The effects of hearing loss seem obvious, such as the stress of the chronic struggle to hear and the affect this can have on relationships. But what if the consequences went further, and could actually influence your personality?
Research from the University of Gothenburg reveals that this may be the case. The researchers examined 400 men and women aged 80-98 over a six-year time period. The researchers measured several physical, mental, social, and personality criteria through the duration of the study, including extroversion, or the inclination to be outgoing.
Surprisingly, the researchers couldn’t connect the reduction in extraversion to physical factors, cognitive decline, or social challenges. The single factor that could be linked to the decline in extraversion was hearing loss.
While people typically become less outgoing as they get older, this study demonstrates that the change is amplified in those with hearing loss.
The effects of social isolation
Reduced extraversion, which can result in social isolation in the elderly, is a significant health risk. In fact, a meta-analysis of 148 studies evaluating the relationship between social isolation and mortality found that a shortage of supporting social relationships was correlated with increased mortality rates.
Social isolation is also a major risk factor for mental illness, including the onset of major depression. Being less socially active can also result in reduced physical activity, contributing to physical problems and weight issues, and the shortage of stimulation to the brain—normally received from group interaction and communication—can lead to cognitive decline.
How hearing loss can trigger social isolation
The health effects of social isolation are well established, and hearing loss appears to be connected to decreased social activity. The question is, what is it about hearing loss that makes people less likely to be socially active?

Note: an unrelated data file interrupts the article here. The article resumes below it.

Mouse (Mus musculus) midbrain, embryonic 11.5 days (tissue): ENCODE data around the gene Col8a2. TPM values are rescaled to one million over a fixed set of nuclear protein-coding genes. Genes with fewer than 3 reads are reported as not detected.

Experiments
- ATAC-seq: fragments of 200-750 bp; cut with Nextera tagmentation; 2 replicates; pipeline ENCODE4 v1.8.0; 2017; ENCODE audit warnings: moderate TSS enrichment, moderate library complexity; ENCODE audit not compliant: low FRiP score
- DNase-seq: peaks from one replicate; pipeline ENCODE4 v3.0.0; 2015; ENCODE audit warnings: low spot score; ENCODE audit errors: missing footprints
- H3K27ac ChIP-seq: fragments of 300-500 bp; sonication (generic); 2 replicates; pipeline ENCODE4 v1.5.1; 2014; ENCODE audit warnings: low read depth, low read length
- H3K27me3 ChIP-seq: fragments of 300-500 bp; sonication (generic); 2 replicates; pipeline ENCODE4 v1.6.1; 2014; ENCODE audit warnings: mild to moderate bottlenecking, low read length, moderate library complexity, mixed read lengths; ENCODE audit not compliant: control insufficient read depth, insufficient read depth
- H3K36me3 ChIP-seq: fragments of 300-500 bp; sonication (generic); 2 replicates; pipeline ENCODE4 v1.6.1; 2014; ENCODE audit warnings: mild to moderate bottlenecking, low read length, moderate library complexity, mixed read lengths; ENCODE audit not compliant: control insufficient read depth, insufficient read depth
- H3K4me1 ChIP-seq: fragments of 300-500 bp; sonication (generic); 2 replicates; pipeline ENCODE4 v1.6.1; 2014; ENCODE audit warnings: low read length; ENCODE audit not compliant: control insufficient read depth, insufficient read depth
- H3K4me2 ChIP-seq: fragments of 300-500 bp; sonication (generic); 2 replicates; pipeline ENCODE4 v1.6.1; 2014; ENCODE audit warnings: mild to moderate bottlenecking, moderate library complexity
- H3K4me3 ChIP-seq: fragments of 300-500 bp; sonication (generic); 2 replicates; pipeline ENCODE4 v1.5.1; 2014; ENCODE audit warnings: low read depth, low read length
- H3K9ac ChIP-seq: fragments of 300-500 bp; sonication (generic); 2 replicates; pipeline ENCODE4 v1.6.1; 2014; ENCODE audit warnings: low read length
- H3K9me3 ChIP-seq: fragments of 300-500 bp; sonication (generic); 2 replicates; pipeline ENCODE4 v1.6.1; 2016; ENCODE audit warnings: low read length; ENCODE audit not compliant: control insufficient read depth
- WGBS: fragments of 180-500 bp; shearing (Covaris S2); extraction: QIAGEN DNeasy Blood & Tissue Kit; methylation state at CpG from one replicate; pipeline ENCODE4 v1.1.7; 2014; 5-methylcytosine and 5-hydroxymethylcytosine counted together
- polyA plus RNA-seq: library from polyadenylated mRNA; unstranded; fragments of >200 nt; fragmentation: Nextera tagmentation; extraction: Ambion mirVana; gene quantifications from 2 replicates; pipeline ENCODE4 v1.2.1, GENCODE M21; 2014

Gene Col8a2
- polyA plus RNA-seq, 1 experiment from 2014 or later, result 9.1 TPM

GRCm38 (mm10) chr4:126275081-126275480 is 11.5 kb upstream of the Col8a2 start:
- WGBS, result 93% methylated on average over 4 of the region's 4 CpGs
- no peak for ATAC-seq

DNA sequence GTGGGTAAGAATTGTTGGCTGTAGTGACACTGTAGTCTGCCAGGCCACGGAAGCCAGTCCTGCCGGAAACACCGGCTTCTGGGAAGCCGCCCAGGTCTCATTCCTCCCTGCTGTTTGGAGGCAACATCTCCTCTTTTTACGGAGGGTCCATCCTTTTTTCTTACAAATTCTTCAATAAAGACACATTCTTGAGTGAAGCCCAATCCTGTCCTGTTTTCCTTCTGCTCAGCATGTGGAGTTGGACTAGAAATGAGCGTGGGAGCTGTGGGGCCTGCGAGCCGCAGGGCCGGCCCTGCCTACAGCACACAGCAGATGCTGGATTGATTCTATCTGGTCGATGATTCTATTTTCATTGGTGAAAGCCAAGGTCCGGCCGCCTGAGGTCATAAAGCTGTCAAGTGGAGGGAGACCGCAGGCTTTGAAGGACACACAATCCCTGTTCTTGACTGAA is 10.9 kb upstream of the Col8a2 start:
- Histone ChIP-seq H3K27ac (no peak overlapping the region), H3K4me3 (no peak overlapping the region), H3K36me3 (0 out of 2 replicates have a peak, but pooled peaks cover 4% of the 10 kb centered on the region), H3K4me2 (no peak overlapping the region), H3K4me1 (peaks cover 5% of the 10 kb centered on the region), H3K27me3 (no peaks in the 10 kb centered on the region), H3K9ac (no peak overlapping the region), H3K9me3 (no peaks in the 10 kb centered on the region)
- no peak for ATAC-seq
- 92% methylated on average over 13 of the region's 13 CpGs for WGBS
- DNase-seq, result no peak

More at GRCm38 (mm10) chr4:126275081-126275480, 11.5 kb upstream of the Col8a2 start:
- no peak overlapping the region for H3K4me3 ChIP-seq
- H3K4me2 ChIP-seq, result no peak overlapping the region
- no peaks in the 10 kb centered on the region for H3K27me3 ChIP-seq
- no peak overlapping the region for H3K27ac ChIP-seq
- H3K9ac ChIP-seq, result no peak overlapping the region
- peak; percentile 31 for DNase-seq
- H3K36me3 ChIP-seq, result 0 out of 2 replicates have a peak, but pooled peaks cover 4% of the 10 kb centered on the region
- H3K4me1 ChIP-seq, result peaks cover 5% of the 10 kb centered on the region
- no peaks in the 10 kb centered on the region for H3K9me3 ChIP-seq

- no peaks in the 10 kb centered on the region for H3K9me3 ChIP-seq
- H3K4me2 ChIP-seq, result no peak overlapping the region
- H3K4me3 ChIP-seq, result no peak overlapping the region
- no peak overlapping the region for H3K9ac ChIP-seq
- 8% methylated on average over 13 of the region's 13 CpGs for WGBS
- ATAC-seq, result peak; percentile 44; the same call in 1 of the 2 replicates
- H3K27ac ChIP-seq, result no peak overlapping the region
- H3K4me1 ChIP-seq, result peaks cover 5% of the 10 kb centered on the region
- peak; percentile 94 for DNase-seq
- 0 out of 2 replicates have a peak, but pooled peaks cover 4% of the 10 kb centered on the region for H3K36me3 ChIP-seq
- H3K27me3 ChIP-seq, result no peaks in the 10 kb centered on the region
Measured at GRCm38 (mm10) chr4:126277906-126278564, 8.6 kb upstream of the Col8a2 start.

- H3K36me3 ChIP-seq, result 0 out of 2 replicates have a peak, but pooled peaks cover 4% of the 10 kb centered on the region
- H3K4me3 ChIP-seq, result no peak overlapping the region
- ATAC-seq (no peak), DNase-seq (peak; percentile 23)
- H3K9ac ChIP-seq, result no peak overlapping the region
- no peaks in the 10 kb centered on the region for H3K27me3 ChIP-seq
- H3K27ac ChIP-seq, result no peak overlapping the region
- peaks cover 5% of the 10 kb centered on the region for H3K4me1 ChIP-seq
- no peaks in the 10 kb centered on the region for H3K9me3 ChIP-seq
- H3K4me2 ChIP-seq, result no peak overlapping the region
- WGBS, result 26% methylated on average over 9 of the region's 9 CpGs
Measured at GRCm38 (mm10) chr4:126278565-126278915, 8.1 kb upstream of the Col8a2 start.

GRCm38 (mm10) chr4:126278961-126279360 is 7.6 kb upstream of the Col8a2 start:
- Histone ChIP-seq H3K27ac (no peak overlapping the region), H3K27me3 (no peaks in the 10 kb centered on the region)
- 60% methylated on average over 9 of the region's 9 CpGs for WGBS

The most evident answer is the difficulty hearing loss can cause in groups. For people with hearing loss, it is often extremely difficult to follow conversations when several people are speaking simultaneously and where there is a large amount of background noise.
The continual battle to hear can be exhausting, and it’s sometimes easier to go without the activity than to struggle through it. Hearing loss can also be embarrassing, and can produce a feeling of isolation even if the person is physically part of a group.
For these reasons, among others, it’s no big surprise that many individuals with hearing loss decide to pass up the difficulties of group interaction and social activity.
What can be done?
Hearing loss causes social isolation principally because of the difficulty people have speaking and participating in group settings. To make the process easier for those with hearing loss, consider these guidelines:
- If you suffer from hearing loss, think about trying hearing aids. Today’s technology can treat virtually all cases of hearing loss, dispensing the amplification necessary to more effortlessly interact in group settings.
- If you have hearing loss, talk to the group in advance, informing them about your hearing loss and suggesting ways to make communication easier.
- For those that know someone with hearing loss, try to make communication easier. Minimize background noise, find quiet areas for communication, and speak directly and clearly to the person with hearing loss.
With a bit of awareness, planning, and the proper technology, we can all make communication a little easier for individuals with hearing loss.